This video provides an overview of lease accounting based on the new accounting rule per U.S. GAAP (ASU 2016-02). Under the new rule, all leases longer than one year must be capitalized. This means the lessee recognizes the property being leased as an asset, along with a corresponding liability for the lease payments. This is important, as many firms avoided recognizing billions of dollars in liabilities under the old lease accounting rules by structuring their leases to avoid capitalization.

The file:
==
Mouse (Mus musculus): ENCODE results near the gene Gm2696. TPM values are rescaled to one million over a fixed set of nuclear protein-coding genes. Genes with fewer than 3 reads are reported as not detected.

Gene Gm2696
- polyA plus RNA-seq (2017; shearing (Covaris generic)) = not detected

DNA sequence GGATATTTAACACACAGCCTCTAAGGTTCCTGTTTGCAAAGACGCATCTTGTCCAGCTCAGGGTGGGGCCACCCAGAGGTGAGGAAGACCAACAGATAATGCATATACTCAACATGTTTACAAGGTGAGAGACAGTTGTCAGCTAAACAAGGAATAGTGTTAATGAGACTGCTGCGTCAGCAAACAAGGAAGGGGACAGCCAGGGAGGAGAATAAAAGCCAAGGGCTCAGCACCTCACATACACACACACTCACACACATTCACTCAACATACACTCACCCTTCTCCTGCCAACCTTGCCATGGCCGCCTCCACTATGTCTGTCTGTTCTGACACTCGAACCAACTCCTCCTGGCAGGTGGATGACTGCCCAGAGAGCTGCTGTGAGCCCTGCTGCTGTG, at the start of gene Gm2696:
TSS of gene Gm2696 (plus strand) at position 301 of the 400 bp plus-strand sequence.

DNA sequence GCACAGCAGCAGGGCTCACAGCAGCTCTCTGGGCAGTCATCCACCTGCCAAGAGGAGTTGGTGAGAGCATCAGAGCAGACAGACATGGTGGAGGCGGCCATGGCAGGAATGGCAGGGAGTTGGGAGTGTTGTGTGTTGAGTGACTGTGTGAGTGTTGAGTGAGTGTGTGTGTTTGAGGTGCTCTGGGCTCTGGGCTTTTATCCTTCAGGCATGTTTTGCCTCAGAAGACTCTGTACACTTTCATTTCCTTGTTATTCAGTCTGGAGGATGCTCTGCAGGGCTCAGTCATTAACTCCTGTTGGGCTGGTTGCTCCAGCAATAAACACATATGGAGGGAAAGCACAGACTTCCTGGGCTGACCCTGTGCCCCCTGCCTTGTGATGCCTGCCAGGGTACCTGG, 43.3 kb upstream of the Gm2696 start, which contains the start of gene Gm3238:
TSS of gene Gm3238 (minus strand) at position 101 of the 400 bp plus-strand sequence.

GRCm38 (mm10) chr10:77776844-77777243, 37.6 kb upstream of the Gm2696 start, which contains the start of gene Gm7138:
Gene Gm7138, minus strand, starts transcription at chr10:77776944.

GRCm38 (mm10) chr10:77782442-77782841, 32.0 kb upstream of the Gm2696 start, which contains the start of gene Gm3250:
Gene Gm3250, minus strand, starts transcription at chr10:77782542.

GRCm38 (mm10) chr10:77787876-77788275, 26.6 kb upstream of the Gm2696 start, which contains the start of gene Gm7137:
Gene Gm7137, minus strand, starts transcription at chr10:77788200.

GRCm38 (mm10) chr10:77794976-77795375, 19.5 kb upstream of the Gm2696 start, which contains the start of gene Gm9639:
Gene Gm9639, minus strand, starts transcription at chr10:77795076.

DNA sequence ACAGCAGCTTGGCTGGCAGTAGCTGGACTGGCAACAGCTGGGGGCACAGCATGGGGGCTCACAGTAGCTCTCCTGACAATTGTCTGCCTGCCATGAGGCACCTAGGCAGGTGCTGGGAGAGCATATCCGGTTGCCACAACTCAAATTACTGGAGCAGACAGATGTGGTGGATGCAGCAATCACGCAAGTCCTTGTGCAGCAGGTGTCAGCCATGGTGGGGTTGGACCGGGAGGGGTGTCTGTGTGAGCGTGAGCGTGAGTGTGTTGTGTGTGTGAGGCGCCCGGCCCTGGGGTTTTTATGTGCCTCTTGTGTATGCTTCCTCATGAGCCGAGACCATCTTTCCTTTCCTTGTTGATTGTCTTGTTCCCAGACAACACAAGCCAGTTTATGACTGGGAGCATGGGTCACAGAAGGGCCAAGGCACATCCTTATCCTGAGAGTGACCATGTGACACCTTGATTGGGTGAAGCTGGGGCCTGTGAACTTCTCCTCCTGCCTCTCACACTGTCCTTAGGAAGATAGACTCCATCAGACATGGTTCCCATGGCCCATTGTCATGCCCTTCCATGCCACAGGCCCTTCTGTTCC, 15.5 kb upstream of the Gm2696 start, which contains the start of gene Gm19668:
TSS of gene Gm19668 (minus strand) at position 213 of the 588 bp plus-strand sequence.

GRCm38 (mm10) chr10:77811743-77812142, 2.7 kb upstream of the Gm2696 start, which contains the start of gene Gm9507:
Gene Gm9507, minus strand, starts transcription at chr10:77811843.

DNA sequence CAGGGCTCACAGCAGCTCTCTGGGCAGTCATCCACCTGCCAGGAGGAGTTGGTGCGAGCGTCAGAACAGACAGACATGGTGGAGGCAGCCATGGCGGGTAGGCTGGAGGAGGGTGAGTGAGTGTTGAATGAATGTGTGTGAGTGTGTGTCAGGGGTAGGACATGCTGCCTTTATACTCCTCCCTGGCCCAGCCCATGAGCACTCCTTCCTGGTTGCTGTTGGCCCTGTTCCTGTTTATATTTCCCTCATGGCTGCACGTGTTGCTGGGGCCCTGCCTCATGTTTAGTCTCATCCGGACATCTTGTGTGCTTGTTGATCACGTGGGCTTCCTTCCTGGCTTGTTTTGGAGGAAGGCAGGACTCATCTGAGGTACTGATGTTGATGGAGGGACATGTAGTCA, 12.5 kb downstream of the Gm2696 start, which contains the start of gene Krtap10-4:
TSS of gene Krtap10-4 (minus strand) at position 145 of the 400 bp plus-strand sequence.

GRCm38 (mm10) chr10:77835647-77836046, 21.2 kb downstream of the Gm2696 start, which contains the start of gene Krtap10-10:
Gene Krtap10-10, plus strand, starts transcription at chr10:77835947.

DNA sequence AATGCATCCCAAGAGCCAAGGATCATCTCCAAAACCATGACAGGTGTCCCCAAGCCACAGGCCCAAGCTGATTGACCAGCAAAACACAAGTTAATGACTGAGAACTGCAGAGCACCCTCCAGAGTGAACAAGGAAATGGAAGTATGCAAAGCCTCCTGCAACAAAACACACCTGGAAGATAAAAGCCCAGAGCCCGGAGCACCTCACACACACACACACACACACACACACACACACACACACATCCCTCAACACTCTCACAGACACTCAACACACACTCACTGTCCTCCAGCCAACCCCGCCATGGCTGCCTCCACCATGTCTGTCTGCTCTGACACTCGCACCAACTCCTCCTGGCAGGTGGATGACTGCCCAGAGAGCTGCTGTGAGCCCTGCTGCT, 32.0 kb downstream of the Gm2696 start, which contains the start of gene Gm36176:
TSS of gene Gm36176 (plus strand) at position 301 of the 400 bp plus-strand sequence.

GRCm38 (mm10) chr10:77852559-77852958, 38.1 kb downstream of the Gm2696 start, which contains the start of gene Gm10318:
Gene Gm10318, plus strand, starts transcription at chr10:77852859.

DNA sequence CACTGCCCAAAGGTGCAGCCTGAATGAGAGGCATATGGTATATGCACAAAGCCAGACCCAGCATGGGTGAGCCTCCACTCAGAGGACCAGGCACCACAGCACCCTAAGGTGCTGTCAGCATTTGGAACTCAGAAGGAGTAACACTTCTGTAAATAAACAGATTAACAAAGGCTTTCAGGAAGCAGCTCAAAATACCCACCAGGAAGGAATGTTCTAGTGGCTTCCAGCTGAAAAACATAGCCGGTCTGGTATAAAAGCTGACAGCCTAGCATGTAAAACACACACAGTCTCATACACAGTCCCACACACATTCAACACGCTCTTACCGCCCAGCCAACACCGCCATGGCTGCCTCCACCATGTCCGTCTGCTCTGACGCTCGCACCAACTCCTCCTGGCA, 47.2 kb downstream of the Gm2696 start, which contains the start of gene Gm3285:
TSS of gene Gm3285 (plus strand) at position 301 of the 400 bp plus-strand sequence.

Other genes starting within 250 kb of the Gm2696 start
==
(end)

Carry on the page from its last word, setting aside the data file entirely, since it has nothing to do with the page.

Even though all leases longer than one year must now be capitalized, both lessors and lessees must perform five different tests to determine what type of lease they have (lessees classify a lease as a finance lease or an operating lease, whereas lessors classify a lease as a sales-type lease or an operating lease).